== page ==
In recent years a powerful, mind-boggling movement has been taking place in film criticism, sweeping into its fold a number of very talented, very intelligent critics. It has been cropping up in reviews, editorials and even the occasional tweet, and gaining a sort of prominence that it does not deserve. Earlier this week, Badass Digest’s Devin Faraci gave it a public face when he notably, and rather wrongly, quipped “…no, a story is not just a series of events that occur in a linear format.” Actually Devin, that’s EXACTLY what a story is. Word for word. A quick perusal of Dictionary.com offers these varied definitions.
1. a narrative, either true or fictitious, in prose or verse, designed to interest, amuse, or instruct the hearer or reader; tale.
2. a fictitious tale, shorter and less elaborate than a novel.
3. such narratives or tales as a branch of literature: song and story.
4. the plot or succession of incidents of a novel, poem, drama, etc.: The characterizations were good, but the story was weak.
5. a narration of an incident or a series of events or an example of these that is or may be narrated, as an anecdote, joke, etc.
6. a narration of the events in the life of a person or the existence of a thing, or such events as a subject for narration: the story of medicine; the story of his life.
7. a report or account of a matter; statement or allegation: The story goes that he rejected the offer.
8. news story.
9. a lie or fabrication: What he said about himself turned out to be a story.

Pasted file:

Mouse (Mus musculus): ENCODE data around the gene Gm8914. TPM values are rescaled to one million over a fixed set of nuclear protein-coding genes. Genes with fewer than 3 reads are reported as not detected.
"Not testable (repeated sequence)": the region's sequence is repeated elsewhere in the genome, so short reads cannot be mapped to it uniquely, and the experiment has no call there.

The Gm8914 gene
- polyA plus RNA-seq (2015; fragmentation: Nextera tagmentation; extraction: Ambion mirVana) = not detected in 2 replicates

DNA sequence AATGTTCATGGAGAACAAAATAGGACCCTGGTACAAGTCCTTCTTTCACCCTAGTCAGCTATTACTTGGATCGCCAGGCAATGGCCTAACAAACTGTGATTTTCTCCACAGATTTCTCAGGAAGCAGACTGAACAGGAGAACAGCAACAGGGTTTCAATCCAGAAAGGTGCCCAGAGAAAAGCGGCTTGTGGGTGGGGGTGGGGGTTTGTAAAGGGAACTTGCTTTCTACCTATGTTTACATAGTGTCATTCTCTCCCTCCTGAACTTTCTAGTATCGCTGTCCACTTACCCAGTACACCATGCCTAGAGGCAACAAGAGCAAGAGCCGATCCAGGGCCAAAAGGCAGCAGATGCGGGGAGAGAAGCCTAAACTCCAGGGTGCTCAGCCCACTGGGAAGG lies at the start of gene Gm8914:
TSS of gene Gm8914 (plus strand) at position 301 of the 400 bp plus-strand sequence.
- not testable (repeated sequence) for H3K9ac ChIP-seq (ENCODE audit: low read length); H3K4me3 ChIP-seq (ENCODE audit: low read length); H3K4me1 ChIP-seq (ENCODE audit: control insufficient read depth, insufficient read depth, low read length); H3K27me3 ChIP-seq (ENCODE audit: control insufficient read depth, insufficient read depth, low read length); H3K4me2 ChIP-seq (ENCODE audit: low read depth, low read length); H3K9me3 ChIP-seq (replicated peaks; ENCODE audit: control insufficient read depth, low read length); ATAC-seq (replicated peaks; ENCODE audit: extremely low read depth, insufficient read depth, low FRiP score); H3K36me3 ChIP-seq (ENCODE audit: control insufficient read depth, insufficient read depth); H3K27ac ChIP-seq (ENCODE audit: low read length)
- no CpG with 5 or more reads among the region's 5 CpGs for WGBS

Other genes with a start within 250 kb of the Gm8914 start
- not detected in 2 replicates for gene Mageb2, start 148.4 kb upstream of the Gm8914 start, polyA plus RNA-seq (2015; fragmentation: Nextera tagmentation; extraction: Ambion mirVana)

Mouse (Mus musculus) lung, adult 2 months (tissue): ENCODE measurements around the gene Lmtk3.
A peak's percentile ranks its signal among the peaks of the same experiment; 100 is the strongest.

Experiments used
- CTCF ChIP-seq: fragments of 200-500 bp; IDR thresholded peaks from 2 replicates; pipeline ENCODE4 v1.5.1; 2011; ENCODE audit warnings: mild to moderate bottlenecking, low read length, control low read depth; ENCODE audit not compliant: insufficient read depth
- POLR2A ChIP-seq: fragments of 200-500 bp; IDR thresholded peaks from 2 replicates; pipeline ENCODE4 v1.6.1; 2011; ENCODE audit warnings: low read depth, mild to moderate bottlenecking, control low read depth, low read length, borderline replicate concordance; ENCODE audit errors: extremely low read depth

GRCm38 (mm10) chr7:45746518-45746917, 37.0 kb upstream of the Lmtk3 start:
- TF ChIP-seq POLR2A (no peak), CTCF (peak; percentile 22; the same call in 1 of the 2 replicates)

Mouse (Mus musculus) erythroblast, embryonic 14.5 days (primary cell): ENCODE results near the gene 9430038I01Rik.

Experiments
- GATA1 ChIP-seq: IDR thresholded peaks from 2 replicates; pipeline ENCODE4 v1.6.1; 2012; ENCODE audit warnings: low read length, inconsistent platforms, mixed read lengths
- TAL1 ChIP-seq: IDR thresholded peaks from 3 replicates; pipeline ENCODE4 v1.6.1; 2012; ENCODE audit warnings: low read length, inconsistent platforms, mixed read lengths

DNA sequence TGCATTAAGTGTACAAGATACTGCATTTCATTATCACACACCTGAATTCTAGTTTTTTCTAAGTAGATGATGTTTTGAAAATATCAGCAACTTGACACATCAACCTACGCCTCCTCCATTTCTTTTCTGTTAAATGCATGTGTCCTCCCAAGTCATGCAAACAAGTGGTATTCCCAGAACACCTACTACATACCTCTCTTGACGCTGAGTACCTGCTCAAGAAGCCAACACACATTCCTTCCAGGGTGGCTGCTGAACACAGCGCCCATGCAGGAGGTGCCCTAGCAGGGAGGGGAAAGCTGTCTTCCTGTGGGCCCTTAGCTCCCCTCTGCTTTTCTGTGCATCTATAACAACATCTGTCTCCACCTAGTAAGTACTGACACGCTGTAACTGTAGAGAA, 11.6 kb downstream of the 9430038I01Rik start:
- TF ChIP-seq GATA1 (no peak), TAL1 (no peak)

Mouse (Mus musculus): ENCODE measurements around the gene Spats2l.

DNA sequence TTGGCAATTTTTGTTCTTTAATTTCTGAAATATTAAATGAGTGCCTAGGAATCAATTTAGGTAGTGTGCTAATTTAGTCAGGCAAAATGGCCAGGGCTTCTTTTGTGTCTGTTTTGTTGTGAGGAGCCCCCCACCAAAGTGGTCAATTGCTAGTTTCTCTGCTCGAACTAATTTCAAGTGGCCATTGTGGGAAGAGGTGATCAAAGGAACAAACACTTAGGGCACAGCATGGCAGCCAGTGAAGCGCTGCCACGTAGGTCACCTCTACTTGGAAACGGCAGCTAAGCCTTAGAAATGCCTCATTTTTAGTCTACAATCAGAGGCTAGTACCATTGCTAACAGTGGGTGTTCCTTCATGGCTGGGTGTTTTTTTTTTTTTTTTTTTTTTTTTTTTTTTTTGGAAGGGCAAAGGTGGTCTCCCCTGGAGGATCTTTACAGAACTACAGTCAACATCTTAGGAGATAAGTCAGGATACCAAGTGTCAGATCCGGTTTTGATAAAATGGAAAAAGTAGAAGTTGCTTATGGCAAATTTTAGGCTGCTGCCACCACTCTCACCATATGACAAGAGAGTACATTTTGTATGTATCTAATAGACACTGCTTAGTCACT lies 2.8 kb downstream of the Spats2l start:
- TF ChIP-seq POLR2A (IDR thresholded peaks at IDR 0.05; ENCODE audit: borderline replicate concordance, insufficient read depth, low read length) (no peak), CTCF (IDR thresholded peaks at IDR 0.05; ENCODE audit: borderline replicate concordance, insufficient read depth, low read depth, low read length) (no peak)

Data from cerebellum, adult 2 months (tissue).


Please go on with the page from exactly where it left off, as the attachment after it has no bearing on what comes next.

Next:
And therein lies the problem with many modern critics: In their chronic overindulgence of their passion – film – they have begun to, like a drug user, require higher doses of whatever it is they are doing in order to get anything substantial out of it. They look at films like Tron: Legacy and Avatar, wish they possessed the complication, originality and sophistication of a Vonnegut novel and then simply declare, “There is no story here; none whatsoever,” no matter how false an allegation it might be.
The problem is that they’ve let themselves get carried away because several of their friends agree with them. “You’re right! There is no story!” And the circle-jerk continues, through editorial and review and conversation, until they begin writing pieces that declare “Everyone can at least agree that it had no story.” No. We can’t. In fact, you’re in a very small, vocal minority who believe that in some cases story doesn’t exist. They’re like the flatworlders, continuously shouting about Earth being a disc rather than a sphere, in spite of the incontrovertible evidence to the contrary. Something can be light on story, exchanging meaningless visuals or random chatter for plot progression; it can have a weak story, with plot twists and occurrences that one can predict moments, if not hours, before they happen; it can even have a bad or terrible story, proving entirely incongruous. But for a movie to have NO STORY, then nothing can happen. Nothing at all. It must be visuals and nothing else. And all the preaching and screaming and hollering from on high will not change that fact.
Tron: Legacy had a story. Sure, it was a beat-for-beat retelling of Joseph Campbell’s myth of the Hero’s Journey, but it is there, every bit of it. And it counts. Complain about that – decry its unoriginality and adherence to a structure that many feel has been done to death – but don’t discount its presence as an actual lack of storytelling. That’s setting the goalpost back. That’s saying, “Oh, no. We’ve seen all that before. You have to do all that AND something new to qualify as a story these days.” Which isn’t how it works.
I have no beef with people arguing that something is bad when I think it’s great; that’s the nature of critique. But having to argue the nature of what is or isn’t a story is high school stuff. This is basic, fundamental. Feeling like I have to explain it to anyone makes my head hurt; that I feel I have to explain it to people with thousands of regular readers makes it hurt doubly so.